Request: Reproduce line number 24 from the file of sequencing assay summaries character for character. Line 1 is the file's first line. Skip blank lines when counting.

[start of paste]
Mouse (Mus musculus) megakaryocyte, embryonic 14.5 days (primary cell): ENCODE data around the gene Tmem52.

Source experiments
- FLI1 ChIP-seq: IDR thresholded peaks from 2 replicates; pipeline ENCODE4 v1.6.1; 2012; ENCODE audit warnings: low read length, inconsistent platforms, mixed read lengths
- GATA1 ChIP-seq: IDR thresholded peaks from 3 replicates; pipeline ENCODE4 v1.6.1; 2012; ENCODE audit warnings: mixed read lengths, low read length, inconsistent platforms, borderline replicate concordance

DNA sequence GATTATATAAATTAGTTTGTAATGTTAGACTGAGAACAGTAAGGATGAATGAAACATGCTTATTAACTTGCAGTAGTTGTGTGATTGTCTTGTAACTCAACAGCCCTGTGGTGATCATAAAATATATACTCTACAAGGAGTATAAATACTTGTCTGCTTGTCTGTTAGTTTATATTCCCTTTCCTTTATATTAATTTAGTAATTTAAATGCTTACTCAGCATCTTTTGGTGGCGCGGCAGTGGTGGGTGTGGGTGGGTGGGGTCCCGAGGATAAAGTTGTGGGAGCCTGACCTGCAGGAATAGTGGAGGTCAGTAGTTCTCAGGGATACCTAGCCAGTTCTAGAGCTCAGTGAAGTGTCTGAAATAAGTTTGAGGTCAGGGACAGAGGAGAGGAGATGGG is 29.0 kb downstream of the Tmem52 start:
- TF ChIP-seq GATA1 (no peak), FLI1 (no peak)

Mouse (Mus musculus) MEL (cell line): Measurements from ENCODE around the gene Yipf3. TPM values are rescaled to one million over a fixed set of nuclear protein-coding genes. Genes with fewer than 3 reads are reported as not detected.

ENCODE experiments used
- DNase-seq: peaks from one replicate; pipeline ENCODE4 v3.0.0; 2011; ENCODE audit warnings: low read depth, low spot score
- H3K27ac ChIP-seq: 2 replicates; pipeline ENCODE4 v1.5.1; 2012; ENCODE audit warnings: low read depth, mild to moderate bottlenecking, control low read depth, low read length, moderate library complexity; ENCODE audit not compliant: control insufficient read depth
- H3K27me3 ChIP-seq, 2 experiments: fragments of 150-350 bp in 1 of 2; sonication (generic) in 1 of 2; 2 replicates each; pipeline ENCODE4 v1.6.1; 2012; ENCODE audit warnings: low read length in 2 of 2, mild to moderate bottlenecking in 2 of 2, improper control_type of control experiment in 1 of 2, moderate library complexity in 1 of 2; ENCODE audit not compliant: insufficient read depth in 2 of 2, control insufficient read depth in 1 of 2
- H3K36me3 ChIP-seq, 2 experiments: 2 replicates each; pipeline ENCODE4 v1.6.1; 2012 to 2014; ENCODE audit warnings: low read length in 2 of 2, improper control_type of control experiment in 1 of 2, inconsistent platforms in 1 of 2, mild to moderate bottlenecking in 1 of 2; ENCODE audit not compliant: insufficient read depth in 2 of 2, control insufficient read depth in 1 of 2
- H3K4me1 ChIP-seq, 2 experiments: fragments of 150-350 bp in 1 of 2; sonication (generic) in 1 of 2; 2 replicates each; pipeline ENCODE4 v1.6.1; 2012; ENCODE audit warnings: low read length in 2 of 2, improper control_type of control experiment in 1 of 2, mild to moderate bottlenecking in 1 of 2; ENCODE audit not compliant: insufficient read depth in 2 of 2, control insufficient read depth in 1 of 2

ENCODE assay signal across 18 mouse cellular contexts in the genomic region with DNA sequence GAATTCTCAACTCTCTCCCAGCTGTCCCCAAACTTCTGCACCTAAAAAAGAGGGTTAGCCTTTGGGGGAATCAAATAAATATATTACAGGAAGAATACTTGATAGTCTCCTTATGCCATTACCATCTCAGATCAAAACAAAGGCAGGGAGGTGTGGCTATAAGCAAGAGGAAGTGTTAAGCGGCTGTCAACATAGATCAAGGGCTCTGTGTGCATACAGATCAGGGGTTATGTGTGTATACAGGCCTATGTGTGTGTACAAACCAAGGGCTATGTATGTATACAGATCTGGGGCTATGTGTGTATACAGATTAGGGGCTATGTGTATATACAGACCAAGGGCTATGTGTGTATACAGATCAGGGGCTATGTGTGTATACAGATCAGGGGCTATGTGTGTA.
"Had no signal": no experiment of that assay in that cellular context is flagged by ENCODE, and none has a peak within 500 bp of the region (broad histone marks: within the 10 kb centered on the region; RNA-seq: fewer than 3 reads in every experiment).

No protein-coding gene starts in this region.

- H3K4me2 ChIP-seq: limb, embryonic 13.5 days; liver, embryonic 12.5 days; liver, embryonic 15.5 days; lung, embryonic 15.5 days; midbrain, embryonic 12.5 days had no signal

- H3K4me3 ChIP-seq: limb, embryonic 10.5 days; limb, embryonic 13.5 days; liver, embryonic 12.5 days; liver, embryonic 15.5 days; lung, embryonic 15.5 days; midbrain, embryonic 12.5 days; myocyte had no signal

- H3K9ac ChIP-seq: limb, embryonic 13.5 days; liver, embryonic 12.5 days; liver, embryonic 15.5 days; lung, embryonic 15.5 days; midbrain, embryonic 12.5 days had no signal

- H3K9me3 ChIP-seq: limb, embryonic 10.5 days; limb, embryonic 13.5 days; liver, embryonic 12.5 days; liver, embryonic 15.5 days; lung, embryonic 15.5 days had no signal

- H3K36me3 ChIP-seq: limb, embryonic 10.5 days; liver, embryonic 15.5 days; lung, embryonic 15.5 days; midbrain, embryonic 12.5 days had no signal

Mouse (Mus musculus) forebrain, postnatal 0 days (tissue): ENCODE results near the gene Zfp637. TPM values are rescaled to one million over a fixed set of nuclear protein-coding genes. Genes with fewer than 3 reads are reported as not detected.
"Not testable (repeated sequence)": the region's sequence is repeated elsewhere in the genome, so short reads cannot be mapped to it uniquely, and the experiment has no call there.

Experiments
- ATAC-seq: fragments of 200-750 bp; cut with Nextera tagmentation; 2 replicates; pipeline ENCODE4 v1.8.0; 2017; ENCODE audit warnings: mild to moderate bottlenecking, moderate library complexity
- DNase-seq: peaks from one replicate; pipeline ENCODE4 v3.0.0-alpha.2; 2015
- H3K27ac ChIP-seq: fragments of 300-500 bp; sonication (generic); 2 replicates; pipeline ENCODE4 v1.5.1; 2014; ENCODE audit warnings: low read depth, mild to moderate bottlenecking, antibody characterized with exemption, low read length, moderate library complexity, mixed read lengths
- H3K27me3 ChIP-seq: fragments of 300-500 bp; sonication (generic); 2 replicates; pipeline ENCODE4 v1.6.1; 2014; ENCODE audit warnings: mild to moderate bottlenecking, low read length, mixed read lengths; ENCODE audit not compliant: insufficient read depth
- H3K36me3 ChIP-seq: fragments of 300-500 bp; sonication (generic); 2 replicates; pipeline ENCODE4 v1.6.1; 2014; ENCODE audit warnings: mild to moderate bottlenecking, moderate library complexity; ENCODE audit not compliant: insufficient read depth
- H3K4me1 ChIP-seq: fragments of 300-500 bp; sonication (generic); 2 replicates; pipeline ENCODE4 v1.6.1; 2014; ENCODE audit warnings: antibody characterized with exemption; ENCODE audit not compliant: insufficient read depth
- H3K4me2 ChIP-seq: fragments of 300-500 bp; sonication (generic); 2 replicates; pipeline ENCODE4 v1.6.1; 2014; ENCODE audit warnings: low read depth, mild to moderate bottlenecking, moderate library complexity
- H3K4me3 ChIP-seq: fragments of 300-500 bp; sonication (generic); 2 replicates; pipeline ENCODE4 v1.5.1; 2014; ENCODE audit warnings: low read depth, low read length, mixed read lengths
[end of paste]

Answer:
Experiments